In Search of the Great Office Novel
If you’re one of the millions who dutifully wakes each morning to file off to your soul-crushing day job, the only redeeming quality of which (other than financial) is that it provides you a never-ending stream of unintentional comedy to share with your friends at the bar, well, this post is for you.
If the above describes you, there’s a good chance you’re a huge fan of both the sitcom The Office (American or British version) and the movie Office Space. There’s also a good chance you’re reading this at work. Don’t worry, I won’t tell Lumbergh.
It’s not hard to explain why that show and movie resonate with people: They’re both premised on the fact that the modern office environment is absurd. And so they give viewers the sense that they’re above the fray of their own cube existence. Also, both are hilarious. (Indeed, what the f$#k does “PC Load Letter” mean?)
So as much as people love Office Space and The Office, why aren’t there more novels that capture the absurdity of cube life? There are some, but not many. Here is a guess why not: Perhaps it’s because most (not all, by any stretch, as you’ll see in a sec) people who are good at writing fiction haven’t had the cube experience, like the rest of us. And therefore, they don’t see the potential for humor.
That said, the few good office novels that do exist were drawn from the personal experiences of their writers. Then We Came To The End, by Joshua Ferris, chronicles the day-in-day-out grind of a Chicago ad agency. Ferris worked in a Chicago ad agency. The Imperfectionists, by Tom Rachman, looks at the office interactions between journalists at an English newspaper in Rome. Rachman worked at an English newspaper in Rome. And finally, Domestic Violets, by Matthew Norman, is the first-person story of a mid-30s advertising copywriter whose life is lurching off the rails. Norman is a mid-30s fella who writes ad copy in Baltimore. I have no idea if his life is lurching off the rails. Probably not…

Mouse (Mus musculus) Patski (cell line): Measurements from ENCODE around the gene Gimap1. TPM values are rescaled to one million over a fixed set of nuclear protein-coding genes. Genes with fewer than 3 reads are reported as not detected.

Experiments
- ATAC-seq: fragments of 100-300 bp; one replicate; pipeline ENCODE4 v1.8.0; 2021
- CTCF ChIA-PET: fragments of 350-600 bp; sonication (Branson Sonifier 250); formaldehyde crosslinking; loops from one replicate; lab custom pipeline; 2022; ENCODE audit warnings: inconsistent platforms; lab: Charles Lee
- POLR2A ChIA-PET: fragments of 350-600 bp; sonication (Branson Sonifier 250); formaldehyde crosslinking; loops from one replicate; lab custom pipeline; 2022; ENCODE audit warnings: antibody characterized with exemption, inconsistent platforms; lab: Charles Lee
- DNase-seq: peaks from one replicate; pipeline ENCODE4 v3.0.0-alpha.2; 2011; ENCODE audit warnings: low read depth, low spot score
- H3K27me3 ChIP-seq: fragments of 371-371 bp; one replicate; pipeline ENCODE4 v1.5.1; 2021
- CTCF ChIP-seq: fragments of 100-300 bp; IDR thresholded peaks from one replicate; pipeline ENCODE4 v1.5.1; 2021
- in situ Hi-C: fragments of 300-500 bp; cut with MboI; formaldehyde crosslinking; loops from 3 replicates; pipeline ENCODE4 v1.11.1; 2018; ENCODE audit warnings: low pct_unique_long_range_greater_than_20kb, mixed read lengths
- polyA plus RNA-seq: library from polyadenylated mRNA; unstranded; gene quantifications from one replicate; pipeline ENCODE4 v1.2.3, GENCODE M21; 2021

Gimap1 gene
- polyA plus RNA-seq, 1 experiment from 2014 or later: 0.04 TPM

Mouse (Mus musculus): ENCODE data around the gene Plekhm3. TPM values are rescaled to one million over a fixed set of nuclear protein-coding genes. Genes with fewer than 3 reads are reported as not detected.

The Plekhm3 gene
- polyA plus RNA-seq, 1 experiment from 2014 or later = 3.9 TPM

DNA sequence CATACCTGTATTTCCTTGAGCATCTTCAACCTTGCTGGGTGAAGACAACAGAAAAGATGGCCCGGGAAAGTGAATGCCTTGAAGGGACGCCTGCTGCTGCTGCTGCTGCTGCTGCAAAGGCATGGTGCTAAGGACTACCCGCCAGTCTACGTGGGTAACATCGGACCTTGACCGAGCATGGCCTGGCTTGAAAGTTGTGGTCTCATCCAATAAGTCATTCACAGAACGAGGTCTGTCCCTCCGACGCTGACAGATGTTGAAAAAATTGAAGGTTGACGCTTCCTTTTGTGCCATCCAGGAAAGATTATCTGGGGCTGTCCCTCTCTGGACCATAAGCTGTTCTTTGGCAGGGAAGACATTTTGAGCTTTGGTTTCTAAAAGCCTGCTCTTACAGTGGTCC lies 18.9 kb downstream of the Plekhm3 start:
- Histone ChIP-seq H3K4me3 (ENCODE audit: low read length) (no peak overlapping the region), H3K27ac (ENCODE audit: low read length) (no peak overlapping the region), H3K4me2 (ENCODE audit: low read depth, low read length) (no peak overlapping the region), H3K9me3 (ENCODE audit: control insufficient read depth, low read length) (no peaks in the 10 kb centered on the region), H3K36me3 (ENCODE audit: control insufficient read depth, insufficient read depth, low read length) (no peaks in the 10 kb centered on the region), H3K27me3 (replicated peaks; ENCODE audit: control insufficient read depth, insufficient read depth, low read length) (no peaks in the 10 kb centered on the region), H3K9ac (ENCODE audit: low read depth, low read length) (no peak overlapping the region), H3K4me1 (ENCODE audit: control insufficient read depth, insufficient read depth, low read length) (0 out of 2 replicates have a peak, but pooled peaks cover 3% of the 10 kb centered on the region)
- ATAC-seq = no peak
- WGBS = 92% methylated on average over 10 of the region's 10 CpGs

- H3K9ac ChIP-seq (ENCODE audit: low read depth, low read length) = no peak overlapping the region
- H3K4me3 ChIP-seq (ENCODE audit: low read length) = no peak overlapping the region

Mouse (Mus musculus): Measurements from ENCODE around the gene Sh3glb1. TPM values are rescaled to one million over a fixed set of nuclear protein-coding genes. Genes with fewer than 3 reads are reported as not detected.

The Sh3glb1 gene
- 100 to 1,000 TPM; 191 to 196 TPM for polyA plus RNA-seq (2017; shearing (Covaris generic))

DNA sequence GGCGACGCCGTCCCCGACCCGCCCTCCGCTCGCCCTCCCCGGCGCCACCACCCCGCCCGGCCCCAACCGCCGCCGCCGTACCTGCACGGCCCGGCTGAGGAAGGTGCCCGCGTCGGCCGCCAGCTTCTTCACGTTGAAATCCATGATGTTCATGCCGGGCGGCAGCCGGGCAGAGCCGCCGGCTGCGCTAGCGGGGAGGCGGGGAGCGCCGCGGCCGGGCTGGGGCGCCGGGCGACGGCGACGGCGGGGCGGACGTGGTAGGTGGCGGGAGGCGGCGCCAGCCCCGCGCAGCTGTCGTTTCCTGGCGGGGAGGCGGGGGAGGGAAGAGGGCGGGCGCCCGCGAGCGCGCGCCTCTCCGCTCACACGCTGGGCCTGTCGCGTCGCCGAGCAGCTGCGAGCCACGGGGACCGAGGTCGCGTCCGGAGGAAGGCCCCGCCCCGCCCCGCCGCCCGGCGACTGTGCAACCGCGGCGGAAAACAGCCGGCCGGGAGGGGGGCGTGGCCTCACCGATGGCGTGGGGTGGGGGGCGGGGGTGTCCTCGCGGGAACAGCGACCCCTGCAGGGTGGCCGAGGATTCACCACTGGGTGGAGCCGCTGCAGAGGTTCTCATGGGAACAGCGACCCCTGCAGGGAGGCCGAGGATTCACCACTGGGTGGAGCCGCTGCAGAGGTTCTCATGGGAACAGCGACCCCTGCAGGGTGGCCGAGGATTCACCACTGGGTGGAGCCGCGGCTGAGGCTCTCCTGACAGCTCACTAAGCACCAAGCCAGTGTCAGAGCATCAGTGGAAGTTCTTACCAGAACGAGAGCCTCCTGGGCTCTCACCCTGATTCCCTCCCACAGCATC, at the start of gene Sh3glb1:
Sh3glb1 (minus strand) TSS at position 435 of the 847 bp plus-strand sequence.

Anyway, all three of these are really good novels, and I’d highly recommend checking them out if you’re looking for some laughs…and to make you feel better about your own occupational malaise. But none are what you’d call a cornerstone-of-a-genre-great-novel, like, say, In Cold Blood (true crime) or Gravity’s Rainbow (postmodern-mind-f$#k-and-practically-inaccessible). Maybe, counter-intuitively, it’ll take a great writer who’s never set foot in a cubicle to fully imagine a great office novel. If, for instance, Philip Roth or Don DeLillo cranked out something like that, I’d freakin’ read it. But will a great writer deign to write such a novel? Probably not…
What do you think? Are there any office novels you’ve read you actually would consider great?
Before you return to your “jump to conclusions” map, it’d be great if you could comment below, mmmkay.